β⇒ a row vector providing the model parameters for variables
Xt ⇒ a column vector with the constant term and the economic variables for periods t, and t

ESG for Asset Return

The asset return is a combination of two components: a systemic factor and an idiosyncratic factor. Based on the historical data, the systemic factor is determined by the relationship between asset return and the overall economy, which is driven by key economic factors. As for the idiosyncratic factor, it is determined by each asset class's characteristics (Shang, 2021). The paper has used the assets portfolio of the government social pension fund in Egypt. The fund's historical dataset of asset returns was obtained through the government fund's annual reports, and the fund's cash flows from 1997 to 2021. The amounts of the government pension fund are invested in the National Investment Bank (NIB), treasury bonds (TB), securities & government bonds (Sec & GB), and deposits (Dep). According to Shang & Hossain (2019), Asset return stochastic scenarios can be constructed as:


yt ⇒a column vector for all asset classes' returns during period t
a⇒a column vector for the intercepts
Φ⇒a column vector for the parameters to manage the relationship between current return and return for all asset classes during period t
β⇒a matrix that comprises model parameters of all asset classes for the fundamental factors
Xt ⇒a column vector with the economic factors at time t
σεt ⇒the idiosyncratic part of asset return

Using the above Table 5, we can determine the equations for each asset return; in order to predict the returns for each class accurately.

Table 5
The Relationship Between Asset Returns And The Economic Factors
Lag (Years) Economic Factors
1 0 1 0 1 0 1 0 1 0 1 0 1 0
Asset Class Unemploy cpi gdinv gdp 3mtb pconsump sgr
NIB -0.03 0.01 -0.03 -0.04 -0.01 0 0.04 0.08 -0.04 -0.04 0.15 -0.07 -0.05 -0.04
TB 0.22 -0.14 0.03 0.01 0.04 -0.02 0.08 -0.28 -0.01 0.05 -0.06 -0.32 0.03 -0.04
Sec.&GB 1.17 -0.90 -0.36 -0.49 0.21 0.12 2.30 0.04 -0.28 -0.79 -1.30 0.92 0.34 -0.16
Dep. 1.74 -1.09 0.29 -0.03 -0.12 -0.06 0.04 -0.24 0.10 -0.08 0.55 0.45 -0.15 -0.22

For the NIB investment return

The adjusted R2 for this model reached to around 69.2%, which means that the model is able to explain 69% only from the change in the NIB return

For the TB return

The adjusted R2 for this model reached to around 86.8%, which means that the model is strongly able to explain 87% from the change in the TB return

For the Sec.& GB return

The adjusted R2 for this model reached to around 47.4%, which means that the model is able to explain only 47% from the change in the Sec.& GB return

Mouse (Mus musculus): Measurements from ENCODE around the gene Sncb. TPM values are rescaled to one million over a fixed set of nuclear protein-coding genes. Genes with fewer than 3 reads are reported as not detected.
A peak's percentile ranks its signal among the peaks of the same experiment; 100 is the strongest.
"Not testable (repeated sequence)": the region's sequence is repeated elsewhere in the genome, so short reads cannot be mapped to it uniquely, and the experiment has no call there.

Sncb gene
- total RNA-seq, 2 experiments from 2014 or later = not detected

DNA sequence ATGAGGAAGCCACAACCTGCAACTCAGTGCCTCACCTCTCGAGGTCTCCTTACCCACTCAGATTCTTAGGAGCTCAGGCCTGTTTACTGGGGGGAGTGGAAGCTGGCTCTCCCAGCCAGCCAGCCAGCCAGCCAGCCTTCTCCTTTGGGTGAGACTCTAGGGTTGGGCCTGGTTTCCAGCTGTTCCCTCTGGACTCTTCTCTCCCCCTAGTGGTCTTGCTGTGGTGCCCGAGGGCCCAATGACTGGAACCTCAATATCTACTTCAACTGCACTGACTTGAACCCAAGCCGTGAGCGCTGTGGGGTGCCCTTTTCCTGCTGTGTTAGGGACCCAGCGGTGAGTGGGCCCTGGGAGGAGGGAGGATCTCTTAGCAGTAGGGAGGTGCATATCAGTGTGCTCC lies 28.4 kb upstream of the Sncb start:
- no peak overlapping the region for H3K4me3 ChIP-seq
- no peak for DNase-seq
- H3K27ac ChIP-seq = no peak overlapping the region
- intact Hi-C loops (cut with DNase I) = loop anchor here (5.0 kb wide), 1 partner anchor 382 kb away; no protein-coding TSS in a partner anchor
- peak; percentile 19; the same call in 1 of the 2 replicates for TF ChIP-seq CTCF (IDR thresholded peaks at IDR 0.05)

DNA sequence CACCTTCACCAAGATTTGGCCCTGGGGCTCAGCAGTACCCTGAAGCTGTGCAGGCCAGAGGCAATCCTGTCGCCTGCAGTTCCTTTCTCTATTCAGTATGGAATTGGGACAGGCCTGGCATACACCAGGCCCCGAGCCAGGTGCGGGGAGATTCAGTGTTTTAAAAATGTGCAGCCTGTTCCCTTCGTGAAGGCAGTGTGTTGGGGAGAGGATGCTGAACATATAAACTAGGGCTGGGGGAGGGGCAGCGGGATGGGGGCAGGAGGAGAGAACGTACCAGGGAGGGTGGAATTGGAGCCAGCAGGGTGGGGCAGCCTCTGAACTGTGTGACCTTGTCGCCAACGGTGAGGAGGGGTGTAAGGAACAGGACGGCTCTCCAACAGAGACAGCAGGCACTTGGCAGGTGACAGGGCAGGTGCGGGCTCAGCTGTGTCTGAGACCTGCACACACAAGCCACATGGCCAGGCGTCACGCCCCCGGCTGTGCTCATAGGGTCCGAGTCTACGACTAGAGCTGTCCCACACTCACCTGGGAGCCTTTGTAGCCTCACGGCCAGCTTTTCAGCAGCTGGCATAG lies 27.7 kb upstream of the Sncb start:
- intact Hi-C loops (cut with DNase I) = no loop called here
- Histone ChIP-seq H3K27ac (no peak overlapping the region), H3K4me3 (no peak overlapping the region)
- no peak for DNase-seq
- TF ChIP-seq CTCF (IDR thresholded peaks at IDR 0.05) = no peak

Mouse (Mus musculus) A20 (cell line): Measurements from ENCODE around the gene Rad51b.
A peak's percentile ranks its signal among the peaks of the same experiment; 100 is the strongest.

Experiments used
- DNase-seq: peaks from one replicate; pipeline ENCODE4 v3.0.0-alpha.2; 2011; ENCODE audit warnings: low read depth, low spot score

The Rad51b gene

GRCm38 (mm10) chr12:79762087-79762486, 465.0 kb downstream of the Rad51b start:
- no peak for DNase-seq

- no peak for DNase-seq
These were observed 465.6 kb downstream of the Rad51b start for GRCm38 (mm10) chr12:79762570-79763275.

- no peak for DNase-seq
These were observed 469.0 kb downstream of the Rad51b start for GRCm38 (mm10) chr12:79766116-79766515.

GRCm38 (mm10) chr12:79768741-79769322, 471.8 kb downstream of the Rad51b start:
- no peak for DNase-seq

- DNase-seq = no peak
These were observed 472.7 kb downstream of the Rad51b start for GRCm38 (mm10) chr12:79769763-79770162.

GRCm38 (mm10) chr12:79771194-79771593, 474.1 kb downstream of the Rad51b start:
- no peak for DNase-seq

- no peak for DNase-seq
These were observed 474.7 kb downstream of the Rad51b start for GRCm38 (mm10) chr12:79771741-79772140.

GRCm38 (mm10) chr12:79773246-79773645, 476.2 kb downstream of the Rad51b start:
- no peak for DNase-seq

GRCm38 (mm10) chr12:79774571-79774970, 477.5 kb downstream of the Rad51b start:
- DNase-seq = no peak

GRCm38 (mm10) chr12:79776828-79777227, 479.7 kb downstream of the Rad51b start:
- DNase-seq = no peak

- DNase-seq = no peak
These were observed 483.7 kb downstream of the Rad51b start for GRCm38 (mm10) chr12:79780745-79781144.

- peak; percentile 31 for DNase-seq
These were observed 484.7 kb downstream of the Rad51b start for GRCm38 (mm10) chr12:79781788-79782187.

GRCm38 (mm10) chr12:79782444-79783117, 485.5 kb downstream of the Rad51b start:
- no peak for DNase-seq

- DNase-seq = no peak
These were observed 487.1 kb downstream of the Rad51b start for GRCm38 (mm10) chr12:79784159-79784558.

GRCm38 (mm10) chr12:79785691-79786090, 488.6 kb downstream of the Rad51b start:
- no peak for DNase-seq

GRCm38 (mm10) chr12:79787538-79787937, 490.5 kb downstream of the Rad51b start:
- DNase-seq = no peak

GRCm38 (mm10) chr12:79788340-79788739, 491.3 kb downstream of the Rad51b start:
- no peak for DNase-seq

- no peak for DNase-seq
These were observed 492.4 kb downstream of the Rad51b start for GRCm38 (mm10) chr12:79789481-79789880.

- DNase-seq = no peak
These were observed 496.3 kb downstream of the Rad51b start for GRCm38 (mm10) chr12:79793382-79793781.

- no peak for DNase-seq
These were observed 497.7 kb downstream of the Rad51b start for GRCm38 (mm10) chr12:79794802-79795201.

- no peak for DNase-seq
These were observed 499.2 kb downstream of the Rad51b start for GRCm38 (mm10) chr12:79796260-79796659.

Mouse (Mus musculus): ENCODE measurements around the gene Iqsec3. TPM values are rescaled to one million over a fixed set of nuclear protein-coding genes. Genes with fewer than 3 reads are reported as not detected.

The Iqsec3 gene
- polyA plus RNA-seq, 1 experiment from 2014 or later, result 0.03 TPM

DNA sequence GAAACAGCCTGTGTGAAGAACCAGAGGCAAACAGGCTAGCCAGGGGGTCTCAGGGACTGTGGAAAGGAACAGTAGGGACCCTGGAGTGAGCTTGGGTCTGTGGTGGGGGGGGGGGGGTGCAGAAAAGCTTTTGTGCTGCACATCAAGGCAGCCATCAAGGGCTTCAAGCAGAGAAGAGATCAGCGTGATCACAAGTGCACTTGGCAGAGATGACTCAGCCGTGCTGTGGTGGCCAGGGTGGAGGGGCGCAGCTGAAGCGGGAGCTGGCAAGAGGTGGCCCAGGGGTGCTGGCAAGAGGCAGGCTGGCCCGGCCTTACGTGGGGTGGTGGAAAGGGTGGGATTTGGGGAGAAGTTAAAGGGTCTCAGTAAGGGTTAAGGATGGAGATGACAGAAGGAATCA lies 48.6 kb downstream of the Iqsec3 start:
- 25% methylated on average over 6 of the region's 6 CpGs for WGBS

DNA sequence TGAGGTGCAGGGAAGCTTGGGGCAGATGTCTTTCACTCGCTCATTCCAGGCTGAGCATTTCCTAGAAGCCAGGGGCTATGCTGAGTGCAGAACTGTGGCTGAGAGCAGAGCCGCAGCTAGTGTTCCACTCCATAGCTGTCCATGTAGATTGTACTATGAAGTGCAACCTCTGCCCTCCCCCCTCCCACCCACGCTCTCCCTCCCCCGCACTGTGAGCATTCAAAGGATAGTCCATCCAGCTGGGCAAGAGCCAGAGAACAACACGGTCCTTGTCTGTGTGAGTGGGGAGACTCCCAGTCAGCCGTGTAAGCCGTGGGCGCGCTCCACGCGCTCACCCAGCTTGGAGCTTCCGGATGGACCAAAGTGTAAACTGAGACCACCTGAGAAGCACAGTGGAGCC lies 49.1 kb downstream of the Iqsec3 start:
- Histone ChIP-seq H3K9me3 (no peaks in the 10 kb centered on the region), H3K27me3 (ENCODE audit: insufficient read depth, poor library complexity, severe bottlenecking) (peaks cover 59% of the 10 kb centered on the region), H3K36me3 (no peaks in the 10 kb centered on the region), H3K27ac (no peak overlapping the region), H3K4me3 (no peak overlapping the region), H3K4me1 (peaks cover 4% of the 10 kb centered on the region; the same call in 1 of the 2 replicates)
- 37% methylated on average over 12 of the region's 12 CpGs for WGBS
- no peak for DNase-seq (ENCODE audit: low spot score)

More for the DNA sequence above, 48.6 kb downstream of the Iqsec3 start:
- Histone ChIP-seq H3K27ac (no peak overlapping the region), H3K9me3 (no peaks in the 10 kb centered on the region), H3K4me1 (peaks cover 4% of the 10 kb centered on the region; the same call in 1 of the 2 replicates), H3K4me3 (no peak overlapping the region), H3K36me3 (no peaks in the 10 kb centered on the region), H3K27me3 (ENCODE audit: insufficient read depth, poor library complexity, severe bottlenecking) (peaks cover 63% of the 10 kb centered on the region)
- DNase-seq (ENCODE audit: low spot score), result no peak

For the Dep. return

The model have a lowest adjusted R2 , where it reached to 23.3%, which means that the model is able to explain 23% only from the change in the Deposits return Figures 1 to 4 show the statistics of 200 generated stochastic scenarios of returns of asset classes, including the expected value, minimum, maximum, and 10th, 25th, 75th, and 90th percentiles.

Figure 1: The Stochastic Scenarios Of Nib Returns.

Figure 2: The stochastic scenarios of sec.&gb returns.

Figure 3: The Stochastic Scenarios Of Tb Returns.

Figure 4: The Stochastic Scenarios Of Deposits Returns.

Conclusions and Recommendations

Asset returns and economic factors don't necessarily correlate linearly. Higher correlation and volatility are frequently observed during economic downturns. Economic asset return scenarios must be further modified to account for the nonlinear relationship. The average growth rate of GDP is 1.5% under the worst scenario and 2.7% under the good scenario. On average, unemployment rates are higher under the bad scenario. Accordingly, interest rates are lower to stimulate the economy.

The yields on treasury bonds, NIB investment, and deposits decrease during economic downturns. Securities & government bonds perform similarly but with varying volatility during recessions. Based on adjusted R2 value, the returns of the securities & government bonds and deposit are more influenced by idiosyncratic factors than by economic factor. The bad scenario is not necessarily worse than the good scenario. The main difference between the two scenarios is that under the bad scenario, the economy is moving considerably more slowly than under the good scenario.

Although the factors that are used in this paper are the most common economic factors, other factors can be involved, based on purpose of a model and the features of the economy. It is important to assess each scenario's reasonableness regarding whether basic economic patterns are followed.


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Received: 11-Jun-2023 Manuscript No. AAFSJ-23-13686; Editor assigned: 13-Jun-2023, PreQC No. AAFSJ-23-13686(PQ); Reviewed: 27-Jun-2023, QC No. AAFSJ-23-13686; Revised: 14-Jul-2023, Manuscript No. AAFSJ-23-13686(R); Published: 21-Jul-2023